With the rapid rise in the number of diginatives, advertisers have rapidly begun to cash in on boundless marketing opportunities presented by the digital media. Geeta Padmanabhan tracks the trend

It’s a treta.com.br digital ad. The series of scroll-down shots shows Queen Elizabeth-II posing with American Presidents. The first one has Obama, the next Bush, then Clinton, senior Bush and Reagan. A younger queen is seen dancing with Ford, conversing with Nixon, wearing a lovely evening gown with Kennedy, a radiant smile and tiara with Eisenhower. With Truman you see the just-crowned 25-year-old queen. In the last one, a recent picture of the queen forms the backdrop for a collection of batteries, the copy comprising just two but impact-making words. “Simple, yet impressive,” said Gemini Ramamurthy, Chairman, Cyber Security & Privacy Foundation. With his background in Gemini Studios, he looked at ads critically, he said. “Internet advertising is making a creative leap in presentation, this one is sure to get millions of eyefalls at zero cost.” In fact, a GroupM study predicts DA spend will exceed $113bn in 2014, accounting for 19.5 per cent of all global measured advertising expenditure. According to GO-Globe's latest infographic, Chinese marketers are spending 30 per cent of their total advertising budget online. Ramamurthy believes DA might dent print advertisement, a costlier option.

Makes sense. Smartphones and tablets lead the digital access revolution in India. As R. Jagannathan (Firstpost) points out, news will go digital in the future, cheap 4G services will hit cities making the Internet capable of delivering text, voice and video over the same pipe. Readers may prefer to consume news when they are free/on the go. And ads will appear on digital news pages. We've seen political ads on TV in cafes and supermarkets, on IVR calls and SMSes.

Ads on social media sites

Instagram has allowed ads in its U.S. photo-feeds. Reuters reports Facebook's newsfeed ads, inserted in users' stream of news and content, have boosted Facebook's revenue and stock-price. The ads are for the smaller-sized screens of smartphones and other mobile devices, from which nearly half of Facebook's monthly users now access the service. Facebook claims FB users are “engaging” with more than one ad per week. Twitter has reportedly acquired MoPub, an ad network that serves ads within mobile apps. Google's acquisition of DoubleClick helped the search giant improve its ability to place targeted ads on web pages across the Internet.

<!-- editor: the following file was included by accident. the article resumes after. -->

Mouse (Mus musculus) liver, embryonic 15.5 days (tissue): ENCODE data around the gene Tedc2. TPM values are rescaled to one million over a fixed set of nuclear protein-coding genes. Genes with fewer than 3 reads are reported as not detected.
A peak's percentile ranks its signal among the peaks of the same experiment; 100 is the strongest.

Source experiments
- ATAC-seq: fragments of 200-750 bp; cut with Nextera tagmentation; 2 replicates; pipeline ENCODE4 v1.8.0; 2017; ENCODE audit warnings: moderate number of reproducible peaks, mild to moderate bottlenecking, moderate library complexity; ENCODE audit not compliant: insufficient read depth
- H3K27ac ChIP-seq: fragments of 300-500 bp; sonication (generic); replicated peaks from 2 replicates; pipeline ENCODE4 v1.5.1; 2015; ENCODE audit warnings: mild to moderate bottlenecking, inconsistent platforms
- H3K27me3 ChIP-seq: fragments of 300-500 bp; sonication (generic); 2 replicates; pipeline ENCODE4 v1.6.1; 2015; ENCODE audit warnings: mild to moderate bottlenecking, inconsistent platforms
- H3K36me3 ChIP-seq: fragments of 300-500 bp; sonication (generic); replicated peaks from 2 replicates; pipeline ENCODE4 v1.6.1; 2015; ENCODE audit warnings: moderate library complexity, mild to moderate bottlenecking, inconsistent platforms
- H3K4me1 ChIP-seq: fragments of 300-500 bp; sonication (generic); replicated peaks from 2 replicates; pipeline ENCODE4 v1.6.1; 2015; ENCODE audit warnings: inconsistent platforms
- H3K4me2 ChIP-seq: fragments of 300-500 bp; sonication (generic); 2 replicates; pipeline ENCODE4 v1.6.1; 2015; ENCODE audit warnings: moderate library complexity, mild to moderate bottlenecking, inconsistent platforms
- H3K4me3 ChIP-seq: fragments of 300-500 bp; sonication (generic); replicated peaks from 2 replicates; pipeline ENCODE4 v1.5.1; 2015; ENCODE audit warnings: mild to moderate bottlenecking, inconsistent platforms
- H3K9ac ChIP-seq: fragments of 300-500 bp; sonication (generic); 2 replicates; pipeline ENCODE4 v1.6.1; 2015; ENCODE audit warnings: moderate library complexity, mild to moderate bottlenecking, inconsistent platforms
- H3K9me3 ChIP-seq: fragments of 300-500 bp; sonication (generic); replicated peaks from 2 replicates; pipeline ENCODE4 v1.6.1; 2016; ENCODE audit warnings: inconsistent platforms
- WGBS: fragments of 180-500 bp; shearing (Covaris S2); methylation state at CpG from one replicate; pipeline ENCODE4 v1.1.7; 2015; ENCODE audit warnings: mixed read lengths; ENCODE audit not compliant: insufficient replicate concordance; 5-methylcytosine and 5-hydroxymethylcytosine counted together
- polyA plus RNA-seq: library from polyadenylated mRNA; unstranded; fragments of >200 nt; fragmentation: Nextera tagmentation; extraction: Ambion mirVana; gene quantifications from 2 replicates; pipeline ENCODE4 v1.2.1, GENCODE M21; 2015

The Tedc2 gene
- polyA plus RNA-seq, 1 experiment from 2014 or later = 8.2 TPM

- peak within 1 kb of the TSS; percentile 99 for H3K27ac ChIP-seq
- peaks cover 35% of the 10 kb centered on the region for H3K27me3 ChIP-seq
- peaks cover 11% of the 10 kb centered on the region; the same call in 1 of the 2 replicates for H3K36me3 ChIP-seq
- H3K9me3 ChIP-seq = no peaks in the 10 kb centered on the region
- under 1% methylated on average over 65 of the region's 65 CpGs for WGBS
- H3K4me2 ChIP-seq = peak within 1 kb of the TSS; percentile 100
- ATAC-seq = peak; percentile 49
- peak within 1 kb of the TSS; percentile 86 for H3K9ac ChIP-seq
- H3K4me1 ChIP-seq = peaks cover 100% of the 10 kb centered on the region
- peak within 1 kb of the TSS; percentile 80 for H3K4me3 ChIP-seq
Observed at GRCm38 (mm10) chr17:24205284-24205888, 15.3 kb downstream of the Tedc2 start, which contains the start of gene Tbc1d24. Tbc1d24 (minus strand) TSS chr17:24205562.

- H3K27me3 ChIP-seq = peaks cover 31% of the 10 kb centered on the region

“Digital ads are everywhere — from large digital billboards on the road to the compact smartphone in your hand,” said Harish Venkataraman, thereforewe.com. “They are cheaper and better-targeted than print ads.” Print ads reach a mass audience, and this is perfect for consumer products like soap or toothpaste. But more than 40 per cent of the world comprises digital natives. With jumping smartphone numbers and increasing FB knowledge, the future of DA looks bright, he said. Reduced spillovers make DA cheaper, and more attractive/creative advertising is possible via DA. “We did a video for an NGO called IYCN. It not only became an Internet hit, but won us gold at Adex-13 Awards for best viral video.” Well, its reach may be limited, audience niche, but ads can only multiply in the DA arena due to their price. Have you counted the online ads for camera items or laptops?

Digital ads come to you on digital pure-play platforms such as websites, mobiles, B2C sites, and digital ad-networks, said Annurag Batra, who co-owns exchange4media group, Businessworld and other publications. “They score with better engagement, better return-on-investment and augmented-reality experience.” In India, print ad markets are still bright, he said, but in the next five years they will have to be print+digital. Going digital is the future of advertising. It is more ROI-led, brand-building-led, and video-enabled, and makes micro/narrow-casting possible. In a digital nation of screenagers, Klout numbers, LinkedIn connections, Facebook friends and Twitter followers are your audience.

Boundless opportunities for advertisers, maybe, but not all digital media users are big fans of ads, however “creative” and “engaging”. Acknowledging that its 150m users might frown at their personal photo-streams being peppered with ads, Instagram has asked for feedback. “Please don't use the ad-blocker,” requests a well-known Tamil daily on its main web page. Will online ad bombardment turn off social-networkers? Will we click “hide” just as we record our favourite soaps to skip those interminable ads? Let's hope ad/social-media companies weigh the value of the ad against their “creepiness factor”.